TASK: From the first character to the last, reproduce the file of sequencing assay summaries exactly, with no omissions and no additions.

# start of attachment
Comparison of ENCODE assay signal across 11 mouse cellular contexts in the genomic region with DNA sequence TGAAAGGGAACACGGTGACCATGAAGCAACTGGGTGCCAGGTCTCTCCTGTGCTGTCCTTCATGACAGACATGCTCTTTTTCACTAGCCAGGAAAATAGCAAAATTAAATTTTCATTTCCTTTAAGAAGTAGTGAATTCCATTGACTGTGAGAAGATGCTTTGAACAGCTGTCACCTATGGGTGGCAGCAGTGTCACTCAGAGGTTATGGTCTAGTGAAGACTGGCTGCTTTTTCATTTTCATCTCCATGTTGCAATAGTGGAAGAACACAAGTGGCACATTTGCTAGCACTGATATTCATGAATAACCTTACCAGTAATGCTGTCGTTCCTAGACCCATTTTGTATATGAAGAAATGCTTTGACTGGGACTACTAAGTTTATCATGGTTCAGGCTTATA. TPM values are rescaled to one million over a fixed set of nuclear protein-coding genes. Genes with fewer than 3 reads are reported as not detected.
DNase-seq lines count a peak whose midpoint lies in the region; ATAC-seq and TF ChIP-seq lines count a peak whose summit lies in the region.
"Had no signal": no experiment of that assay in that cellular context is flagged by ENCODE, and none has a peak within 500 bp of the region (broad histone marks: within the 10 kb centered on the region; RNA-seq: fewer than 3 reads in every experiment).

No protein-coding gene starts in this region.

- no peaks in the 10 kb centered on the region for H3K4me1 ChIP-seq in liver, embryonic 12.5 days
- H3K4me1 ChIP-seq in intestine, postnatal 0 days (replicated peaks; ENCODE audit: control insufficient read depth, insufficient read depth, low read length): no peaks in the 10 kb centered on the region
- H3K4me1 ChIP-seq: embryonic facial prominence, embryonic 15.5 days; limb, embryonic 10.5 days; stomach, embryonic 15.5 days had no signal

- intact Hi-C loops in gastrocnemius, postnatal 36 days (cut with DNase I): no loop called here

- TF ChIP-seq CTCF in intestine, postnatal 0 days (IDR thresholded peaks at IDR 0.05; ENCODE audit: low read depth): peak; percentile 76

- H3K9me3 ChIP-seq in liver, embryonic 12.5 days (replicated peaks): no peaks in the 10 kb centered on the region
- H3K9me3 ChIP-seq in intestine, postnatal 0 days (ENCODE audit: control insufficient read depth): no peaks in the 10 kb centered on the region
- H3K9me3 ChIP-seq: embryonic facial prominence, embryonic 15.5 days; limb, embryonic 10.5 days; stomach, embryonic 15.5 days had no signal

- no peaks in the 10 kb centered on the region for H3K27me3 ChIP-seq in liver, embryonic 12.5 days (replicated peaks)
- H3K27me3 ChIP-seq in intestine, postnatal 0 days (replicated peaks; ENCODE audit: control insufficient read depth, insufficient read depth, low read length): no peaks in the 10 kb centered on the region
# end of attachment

Comparison of ENCODE assay signal across 11 mouse cellular contexts in the genomic region with DNA sequence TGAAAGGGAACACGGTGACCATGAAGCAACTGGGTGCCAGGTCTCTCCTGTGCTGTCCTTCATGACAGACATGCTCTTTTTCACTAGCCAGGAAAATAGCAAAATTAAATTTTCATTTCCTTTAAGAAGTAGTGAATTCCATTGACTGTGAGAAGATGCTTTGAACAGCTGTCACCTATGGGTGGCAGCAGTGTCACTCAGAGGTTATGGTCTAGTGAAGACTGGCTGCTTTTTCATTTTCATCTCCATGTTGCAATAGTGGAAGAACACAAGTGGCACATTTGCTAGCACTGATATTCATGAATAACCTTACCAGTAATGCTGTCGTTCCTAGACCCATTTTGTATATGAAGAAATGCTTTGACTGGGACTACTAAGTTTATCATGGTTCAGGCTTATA. TPM values are rescaled to one million over a fixed set of nuclear protein-coding genes. Genes with fewer than 3 reads are reported as not detected.
DNase-seq lines count a peak whose midpoint lies in the region; ATAC-seq and TF ChIP-seq lines count a peak whose summit lies in the region.
"Had no signal": no experiment of that assay in that cellular context is flagged by ENCODE, and none has a peak within 500 bp of the region (broad histone marks: within the 10 kb centered on the region; RNA-seq: fewer than 3 reads in every experiment).

No protein-coding gene starts in this region.

- no peaks in the 10 kb centered on the region for H3K4me1 ChIP-seq in liver, embryonic 12.5 days
- H3K4me1 ChIP-seq in intestine, postnatal 0 days (replicated peaks; ENCODE audit: control insufficient read depth, insufficient read depth, low read length): no peaks in the 10 kb centered on the region
- H3K4me1 ChIP-seq: embryonic facial prominence, embryonic 15.5 days; limb, embryonic 10.5 days; stomach, embryonic 15.5 days had no signal

- intact Hi-C loops in gastrocnemius, postnatal 36 days (cut with DNase I): no loop called here

- TF ChIP-seq CTCF in intestine, postnatal 0 days (IDR thresholded peaks at IDR 0.05; ENCODE audit: low read depth): peak; percentile 76

- H3K9me3 ChIP-seq in liver, embryonic 12.5 days (replicated peaks): no peaks in the 10 kb centered on the region
- H3K9me3 ChIP-seq in intestine, postnatal 0 days (ENCODE audit: control insufficient read depth): no peaks in the 10 kb centered on the region
- H3K9me3 ChIP-seq: embryonic facial prominence, embryonic 15.5 days; limb, embryonic 10.5 days; stomach, embryonic 15.5 days had no signal

- no peaks in the 10 kb centered on the region for H3K27me3 ChIP-seq in liver, embryonic 12.5 days (replicated peaks)
- H3K27me3 ChIP-seq in intestine, postnatal 0 days (replicated peaks; ENCODE audit: control insufficient read depth, insufficient read depth, low read length): no peaks in the 10 kb centered on the region